Dashing Selby Harle, Lord Harlestone, has a reputation in London as a ‘ladies man’ and at the instigation of the influential Princess of Wales is all but blackmailed into marrying a Society beauty he does not like let alone love. And so he decides to escape to America, where he has invested some of his fortune in cattle ranching. In the wilds of Colorado, where the gold and minerals rush is at fever pitch, even this man of the world is shocked by the brazen houses of pleasure in Denver where ‘madams’ shamelessly ply their trade. He is even more appalled when a gang of rough cowboys arrive at one such house with a helpless young waif offering her for sale, who has just lost her mother and father to the Red Indians. The girl’s name, they say, is Nelda Harle. Could this be the daughter of his estranged cousin, ‘Handsome Harry’, a notorious gambler and ‘card sharp’? Selby feels duty bound to ‘purchase’ the girl for her own protection and proposes to send her safely home to England as soon as he returns to New York from his associate’s Denver Ranch. Nelda turns out to be a glorious beauty of eighteen and even more stunning when dressed in fashionable gowns. Fate and love intervene when Arapaho Indians attack the wagon train she is travelling in and Nelda bravely saves Lord Harlestone’s life. And he comes to realise that there is so much more to this young beauty than meets the eye.
Author: Carter Martin
Publisher: Xlibris Corporation
Release Date: 2007-06-18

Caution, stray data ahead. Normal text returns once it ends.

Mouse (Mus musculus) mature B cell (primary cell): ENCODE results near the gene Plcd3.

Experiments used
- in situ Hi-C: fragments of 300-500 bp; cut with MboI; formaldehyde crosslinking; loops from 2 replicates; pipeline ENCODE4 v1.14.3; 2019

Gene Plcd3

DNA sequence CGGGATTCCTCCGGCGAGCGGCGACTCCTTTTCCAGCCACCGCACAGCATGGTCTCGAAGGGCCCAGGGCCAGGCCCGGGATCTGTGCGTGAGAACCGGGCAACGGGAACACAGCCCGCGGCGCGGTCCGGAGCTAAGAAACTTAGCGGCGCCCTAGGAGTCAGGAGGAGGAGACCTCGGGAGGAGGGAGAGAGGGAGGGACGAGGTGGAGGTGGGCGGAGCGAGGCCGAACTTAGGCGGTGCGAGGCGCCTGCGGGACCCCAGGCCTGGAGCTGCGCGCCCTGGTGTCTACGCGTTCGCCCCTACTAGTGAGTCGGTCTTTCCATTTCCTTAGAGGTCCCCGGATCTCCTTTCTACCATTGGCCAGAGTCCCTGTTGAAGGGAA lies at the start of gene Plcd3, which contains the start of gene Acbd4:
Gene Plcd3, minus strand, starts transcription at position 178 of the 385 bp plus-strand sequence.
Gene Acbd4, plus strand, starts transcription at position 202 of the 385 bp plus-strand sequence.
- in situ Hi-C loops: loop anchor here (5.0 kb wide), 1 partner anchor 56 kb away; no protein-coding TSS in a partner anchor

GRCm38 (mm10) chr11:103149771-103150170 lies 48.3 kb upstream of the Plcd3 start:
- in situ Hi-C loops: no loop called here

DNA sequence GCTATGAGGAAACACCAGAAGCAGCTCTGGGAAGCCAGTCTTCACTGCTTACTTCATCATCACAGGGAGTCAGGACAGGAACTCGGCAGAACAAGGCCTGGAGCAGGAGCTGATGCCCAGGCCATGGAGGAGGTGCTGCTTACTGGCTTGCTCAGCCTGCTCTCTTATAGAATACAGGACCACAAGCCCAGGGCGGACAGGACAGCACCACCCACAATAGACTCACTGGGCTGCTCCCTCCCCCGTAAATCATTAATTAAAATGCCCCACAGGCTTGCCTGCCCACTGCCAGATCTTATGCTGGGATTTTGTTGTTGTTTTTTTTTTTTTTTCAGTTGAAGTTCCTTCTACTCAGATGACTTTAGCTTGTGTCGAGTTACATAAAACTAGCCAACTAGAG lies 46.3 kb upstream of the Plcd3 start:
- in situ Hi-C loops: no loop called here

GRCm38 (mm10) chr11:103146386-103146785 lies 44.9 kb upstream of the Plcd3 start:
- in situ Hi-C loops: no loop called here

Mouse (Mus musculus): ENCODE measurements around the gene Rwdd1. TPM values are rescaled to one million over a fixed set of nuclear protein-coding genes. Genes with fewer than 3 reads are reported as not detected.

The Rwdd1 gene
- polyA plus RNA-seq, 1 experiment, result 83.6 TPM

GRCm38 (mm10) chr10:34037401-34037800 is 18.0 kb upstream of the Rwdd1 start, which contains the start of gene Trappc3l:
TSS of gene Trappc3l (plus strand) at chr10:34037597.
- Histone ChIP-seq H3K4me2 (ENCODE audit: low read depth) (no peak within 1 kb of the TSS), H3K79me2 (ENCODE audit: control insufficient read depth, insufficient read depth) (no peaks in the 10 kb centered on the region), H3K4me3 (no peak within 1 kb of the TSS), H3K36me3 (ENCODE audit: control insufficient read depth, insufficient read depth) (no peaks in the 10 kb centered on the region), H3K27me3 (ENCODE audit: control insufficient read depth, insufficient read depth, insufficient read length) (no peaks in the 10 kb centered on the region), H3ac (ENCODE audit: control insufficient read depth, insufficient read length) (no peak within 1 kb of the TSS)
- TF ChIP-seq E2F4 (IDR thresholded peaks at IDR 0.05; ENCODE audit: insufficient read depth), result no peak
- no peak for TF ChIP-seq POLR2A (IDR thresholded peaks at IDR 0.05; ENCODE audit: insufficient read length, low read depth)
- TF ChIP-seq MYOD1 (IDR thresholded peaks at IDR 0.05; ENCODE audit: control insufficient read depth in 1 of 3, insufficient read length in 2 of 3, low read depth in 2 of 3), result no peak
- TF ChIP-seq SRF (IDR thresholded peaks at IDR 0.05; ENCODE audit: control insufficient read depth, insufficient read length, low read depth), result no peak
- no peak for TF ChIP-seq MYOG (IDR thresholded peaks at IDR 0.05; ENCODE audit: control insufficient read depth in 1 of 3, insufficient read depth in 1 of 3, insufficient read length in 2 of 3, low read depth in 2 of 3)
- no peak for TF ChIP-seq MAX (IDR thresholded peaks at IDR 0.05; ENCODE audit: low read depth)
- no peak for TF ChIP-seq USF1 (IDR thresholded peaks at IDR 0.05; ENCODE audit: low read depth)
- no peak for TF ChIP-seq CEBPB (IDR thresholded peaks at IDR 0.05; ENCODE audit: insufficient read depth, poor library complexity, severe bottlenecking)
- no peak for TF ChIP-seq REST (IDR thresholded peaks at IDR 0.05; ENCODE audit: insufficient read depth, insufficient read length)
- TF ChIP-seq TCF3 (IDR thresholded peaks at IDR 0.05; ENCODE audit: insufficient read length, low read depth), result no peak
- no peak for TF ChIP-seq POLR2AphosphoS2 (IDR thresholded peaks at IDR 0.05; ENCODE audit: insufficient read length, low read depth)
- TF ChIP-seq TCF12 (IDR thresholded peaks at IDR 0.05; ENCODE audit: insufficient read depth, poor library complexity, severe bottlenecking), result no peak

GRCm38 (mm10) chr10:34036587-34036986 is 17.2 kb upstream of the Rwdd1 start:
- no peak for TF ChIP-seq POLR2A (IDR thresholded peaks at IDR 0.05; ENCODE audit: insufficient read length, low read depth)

Carter Martin’s Kelbrn is a bildungsroman which begins in the early 20th Century when Miles Kelley is a child living on a farm near Fon du Lac, Wisconsin. To the dismay of the child, his alcoholic father sells the farm and moves the family to Madison, where the children can attend the university and he can work on his unsuccessful inventions. Miles joins the submarine corps when America enters World War I. Afterward he lives in New York City, where he works as a reporter and marries a sophisticated gynecologist, Cissy Barr. Her adventurous professional life leads to divorce, after which Miles flees to North Carolina, where his married sister Bea lives. At all stages of his life, Miles confronts an essential loneliness: from the child without control over his circumstances, to entrapment inside a primitive submarine, the sexual onslaught of a beautiful, witty woman, the inescapability of racial prejudice, defeat by the fractured economic system, the moral collapse of a beloved second spouse, and the loss of a child beneath the rapids of a powerful mountain river. In North Carolina he seeks to recapture his childhood experience when he buys an abandoned farm and restores it as a productive dairy, which he names Kelbrn. He marries a gentle young Southern girl, Malinda Evans, whom he calls India. With the help of his black tenant, Jeff Hawkshaw, he invents first a paint for the old house, then, at the urging of his brother-in-law, a textile mill owner, he and Jeff invent an improved textile sizing. Miles hires a local country lawyer to draw up legal arrangements to share his business with Jeff, resulting in an attack by the Ku Klux Klan, who drive Jeff away from his home. Miles sends him and his family to California. When the stock market crashes in 1929, Miles refuses for moral reasons to save part of his fortune by selling his stock in agricultural companies or his own manufacturing plant. He works during the week in cotton mills, leaving his wife and two young sons at Kelbrn. In 1932 he walks from his home to Washington to protest the government’s failure to award bonuses to veterans. His family begins to disintegrate as both Miles and Malinda begin drinking to escape their misery and loneliness, and they betray each other sexually as well. After World War II, they experience a bitter divorce. Miles repudiates Kelbrn, giving it to Malinda and her lover, and takes his sons on a cross-continent camping adventure, returning finally to Fon du Lac, where he rents a farm and suffers through a dismal, bitter winter. His friend and former partner, Jeff, writes to him from Corcoran, California, where he had invested his patent proceeds in land. He has become a highly successful truck farmer and offers Miles half of his business, declaring him always to have been his partner. Although Miles moves in with the Hawkshaws, he becomes an eccentric wraith, going away alone into the Sierra Mountains to think and write obscure grille poems, which can be understood only with the aid of a superimposed grid. The theme is always, ironically, an affirmation of life. Reviews: "A retired professor from the University of Alabama in Huntsville, Carter Martin is also a poet and farm owner whose knowledge and experiences are mirrored in the lives of his characters and in the narrative details of Kelbrn. It’s a novel whose basic story holds the reader’s attention while concealing layers of meaning and symbolism. Martin calls his book a bildungsroman, a German word for a tale that describes the psychological evolution of an individual, with particular attention on moral awareness. In this case, the individual is Miles Kelley, and the story begins with his childhood on a Wisconsin farm near Fond du Lac, an almost Edenic landscape of windmills and sunsets. From this he is suddenly uprooted by his father’s stub